Let me say this up-front: I’m a girlie girl. I love talking pretty instructional vids, flirty, lacy, things, and my French-tip mani-pedi.
Here’s a shocker: I also love my paint brush and tool belt.
Like most first-time homeowners, I have a do-it-yourself (DIY) streak that won’t be denied, so I’ve enrolled in my neighborhood Home Depot Home Improvement Club workshops.
Thanks to the workshops, I’ve learned how to make minor home repairs, create garden plans, and paint like a pro, and I’d like to share my spring projects with you.
Last week, I launched mini decorating projects inside an open, colorful, loft space. As far as the decor is concerned, the heavy lifting had already been done — the walls have been painted, the commodes installed, etc., and thus my task is to spruce up the loft for spring.
I launched my project with the baths, where I corrected the existing paint job, refreshed the room with warm details and accents, and installed new tile.
And you can do it, too.
Tools needed are knee pads, scoring knife, gloves, garbage bags, your favorite CD, comfy clothes, sturdy shoes, face mask, and a step ladder. I’ve allotted a minimal budget ($150 per bath) and a time-limit (three hours) for each project. (For me, decorating is a hobby, and a hobby should be invigorating, and inspirational not expensive and tiring!)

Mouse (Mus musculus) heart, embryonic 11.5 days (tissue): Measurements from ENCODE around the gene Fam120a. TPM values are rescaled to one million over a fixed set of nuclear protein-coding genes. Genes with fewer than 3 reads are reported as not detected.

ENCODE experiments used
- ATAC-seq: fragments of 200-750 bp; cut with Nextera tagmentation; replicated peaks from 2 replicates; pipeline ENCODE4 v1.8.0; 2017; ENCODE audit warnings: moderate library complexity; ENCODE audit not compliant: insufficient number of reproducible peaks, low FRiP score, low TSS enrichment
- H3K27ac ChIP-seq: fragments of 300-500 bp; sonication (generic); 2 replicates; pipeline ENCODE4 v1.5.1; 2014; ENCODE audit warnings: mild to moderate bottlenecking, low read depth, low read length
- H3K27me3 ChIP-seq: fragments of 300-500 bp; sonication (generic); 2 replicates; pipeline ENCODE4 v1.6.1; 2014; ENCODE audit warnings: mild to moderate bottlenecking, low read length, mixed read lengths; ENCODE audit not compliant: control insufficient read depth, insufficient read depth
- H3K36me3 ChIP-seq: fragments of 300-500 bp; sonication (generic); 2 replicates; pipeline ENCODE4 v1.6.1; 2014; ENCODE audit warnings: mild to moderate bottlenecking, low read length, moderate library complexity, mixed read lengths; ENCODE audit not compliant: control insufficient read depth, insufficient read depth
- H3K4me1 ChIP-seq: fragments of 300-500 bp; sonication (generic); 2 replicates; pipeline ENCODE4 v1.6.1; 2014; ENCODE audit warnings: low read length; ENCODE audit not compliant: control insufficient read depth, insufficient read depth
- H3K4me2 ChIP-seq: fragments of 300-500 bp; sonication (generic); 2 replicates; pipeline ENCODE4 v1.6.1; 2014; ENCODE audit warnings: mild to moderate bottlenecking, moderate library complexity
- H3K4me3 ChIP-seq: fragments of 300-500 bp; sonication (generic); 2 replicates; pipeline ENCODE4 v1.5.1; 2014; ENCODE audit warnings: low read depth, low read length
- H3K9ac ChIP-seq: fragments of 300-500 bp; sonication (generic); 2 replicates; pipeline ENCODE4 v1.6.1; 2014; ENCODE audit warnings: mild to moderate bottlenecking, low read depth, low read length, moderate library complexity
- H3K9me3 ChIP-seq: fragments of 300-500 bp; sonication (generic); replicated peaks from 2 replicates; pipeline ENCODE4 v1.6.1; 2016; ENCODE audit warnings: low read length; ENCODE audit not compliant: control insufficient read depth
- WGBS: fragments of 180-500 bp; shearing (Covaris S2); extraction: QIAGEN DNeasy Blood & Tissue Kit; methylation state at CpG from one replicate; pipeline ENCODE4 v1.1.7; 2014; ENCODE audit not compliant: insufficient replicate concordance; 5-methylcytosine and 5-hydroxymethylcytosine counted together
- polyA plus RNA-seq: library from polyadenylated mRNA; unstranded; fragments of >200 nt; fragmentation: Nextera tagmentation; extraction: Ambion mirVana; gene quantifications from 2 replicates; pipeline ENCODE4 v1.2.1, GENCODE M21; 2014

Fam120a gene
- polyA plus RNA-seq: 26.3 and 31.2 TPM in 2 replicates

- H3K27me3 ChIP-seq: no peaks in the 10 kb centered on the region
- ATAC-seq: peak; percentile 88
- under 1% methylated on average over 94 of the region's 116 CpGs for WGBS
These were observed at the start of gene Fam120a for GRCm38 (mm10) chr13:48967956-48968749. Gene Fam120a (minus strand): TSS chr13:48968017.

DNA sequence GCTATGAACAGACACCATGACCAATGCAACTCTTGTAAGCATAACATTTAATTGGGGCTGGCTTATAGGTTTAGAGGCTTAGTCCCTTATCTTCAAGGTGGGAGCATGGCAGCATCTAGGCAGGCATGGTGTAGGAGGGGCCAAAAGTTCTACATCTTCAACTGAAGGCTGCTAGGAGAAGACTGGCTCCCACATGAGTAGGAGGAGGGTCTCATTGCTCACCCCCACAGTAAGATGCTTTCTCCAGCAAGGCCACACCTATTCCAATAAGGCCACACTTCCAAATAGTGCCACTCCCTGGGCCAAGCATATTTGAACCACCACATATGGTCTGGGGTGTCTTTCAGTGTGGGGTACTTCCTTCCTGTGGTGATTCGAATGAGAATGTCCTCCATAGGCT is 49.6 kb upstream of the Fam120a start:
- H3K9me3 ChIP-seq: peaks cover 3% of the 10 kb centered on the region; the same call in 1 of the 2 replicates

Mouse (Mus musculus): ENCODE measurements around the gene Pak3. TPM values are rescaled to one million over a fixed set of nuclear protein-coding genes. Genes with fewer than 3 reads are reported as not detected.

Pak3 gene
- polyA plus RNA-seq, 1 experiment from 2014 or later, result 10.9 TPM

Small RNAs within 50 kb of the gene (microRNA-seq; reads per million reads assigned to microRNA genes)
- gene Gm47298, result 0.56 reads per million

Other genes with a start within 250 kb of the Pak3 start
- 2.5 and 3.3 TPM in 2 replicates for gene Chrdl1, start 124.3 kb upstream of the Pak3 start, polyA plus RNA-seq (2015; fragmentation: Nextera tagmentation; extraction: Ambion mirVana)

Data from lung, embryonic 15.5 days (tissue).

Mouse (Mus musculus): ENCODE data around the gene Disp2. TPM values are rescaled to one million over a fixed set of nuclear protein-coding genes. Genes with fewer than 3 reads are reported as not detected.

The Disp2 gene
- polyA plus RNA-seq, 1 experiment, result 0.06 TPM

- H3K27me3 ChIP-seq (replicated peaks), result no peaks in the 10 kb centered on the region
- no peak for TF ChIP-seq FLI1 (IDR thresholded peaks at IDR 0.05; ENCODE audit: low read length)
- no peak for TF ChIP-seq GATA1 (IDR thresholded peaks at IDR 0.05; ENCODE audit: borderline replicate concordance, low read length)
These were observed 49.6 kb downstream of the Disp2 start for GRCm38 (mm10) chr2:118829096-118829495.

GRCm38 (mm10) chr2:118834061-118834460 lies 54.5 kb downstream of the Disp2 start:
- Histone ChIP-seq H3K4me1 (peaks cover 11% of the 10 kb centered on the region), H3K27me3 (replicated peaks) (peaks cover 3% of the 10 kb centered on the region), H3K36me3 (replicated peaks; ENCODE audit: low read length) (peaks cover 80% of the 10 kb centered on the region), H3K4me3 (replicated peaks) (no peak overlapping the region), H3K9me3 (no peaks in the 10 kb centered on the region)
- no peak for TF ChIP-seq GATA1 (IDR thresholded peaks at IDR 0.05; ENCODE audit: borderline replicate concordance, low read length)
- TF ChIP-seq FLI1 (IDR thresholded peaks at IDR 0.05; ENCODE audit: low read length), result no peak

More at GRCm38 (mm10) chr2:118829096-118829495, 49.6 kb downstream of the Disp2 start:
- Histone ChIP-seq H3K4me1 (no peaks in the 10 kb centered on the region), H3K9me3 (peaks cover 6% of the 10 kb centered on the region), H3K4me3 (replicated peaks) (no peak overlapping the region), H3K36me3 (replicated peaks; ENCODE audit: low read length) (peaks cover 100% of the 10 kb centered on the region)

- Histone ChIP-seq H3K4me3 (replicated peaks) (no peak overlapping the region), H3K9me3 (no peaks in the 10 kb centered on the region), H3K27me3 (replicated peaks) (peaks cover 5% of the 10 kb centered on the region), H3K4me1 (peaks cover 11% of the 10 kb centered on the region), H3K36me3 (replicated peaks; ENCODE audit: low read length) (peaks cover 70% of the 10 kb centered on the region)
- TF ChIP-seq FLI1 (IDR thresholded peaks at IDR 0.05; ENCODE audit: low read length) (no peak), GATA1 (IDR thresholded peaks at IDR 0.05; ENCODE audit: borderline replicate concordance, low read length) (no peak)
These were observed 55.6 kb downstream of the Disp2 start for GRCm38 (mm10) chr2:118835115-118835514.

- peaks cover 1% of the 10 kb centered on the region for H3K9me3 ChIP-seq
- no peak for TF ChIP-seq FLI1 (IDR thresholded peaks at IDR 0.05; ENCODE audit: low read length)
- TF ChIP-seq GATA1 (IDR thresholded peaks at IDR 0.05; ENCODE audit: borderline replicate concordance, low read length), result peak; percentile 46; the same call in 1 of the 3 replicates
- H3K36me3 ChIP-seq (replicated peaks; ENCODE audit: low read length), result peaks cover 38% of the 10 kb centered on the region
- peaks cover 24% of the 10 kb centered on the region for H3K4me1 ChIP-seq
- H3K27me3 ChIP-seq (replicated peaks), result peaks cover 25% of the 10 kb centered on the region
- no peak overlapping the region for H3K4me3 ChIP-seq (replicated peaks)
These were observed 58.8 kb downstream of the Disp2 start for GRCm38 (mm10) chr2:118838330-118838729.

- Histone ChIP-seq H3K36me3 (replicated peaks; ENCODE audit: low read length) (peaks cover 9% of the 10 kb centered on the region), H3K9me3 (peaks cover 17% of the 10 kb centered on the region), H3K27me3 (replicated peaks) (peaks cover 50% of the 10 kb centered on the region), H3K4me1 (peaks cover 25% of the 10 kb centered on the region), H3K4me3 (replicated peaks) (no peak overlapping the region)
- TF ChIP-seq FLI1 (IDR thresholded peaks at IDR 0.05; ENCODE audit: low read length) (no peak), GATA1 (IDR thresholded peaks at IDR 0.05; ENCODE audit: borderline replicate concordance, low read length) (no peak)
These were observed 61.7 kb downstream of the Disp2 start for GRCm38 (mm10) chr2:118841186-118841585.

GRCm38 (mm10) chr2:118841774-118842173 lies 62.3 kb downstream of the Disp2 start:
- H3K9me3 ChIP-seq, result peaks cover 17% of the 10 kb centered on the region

Clearly, the yellow wall must meet the egg-shell ceiling. First, use masking tape to protect the ceiling, and then use an edge brush to correct the existing paint job. Secondly, the ceiling is stained due to a leaky roof, the roof has been repaired, and now the stain must be removed. Use primer, and egg-shell paint to conceal the stain.
Rubber mats were functional, but not beautiful. Also, the yellow paint does not meet the wall’s border, nor the space behind the commode. The cabinet was boring, and would look more stylish if it matched the wall border.
My goal was harmony, and sophistication, thus I selected a tile that complemented the walls and the border.
We will correct the paint job, and refresh cabinets, border and door with spray paint. Then, we’ll install new tile, and add a towel rack and tissue roll. Tip: Wear your face mask, and cover your hair (or the paint mist will get you). Remove the cabinet handles, and protect the sink with garbage bags, secured with tape, before you spray paint the cabinet.
Voila! You’ve spruced up your bath without breaking the bank (or a nail).
View the before and after pics. (Photos by Bernard Williams).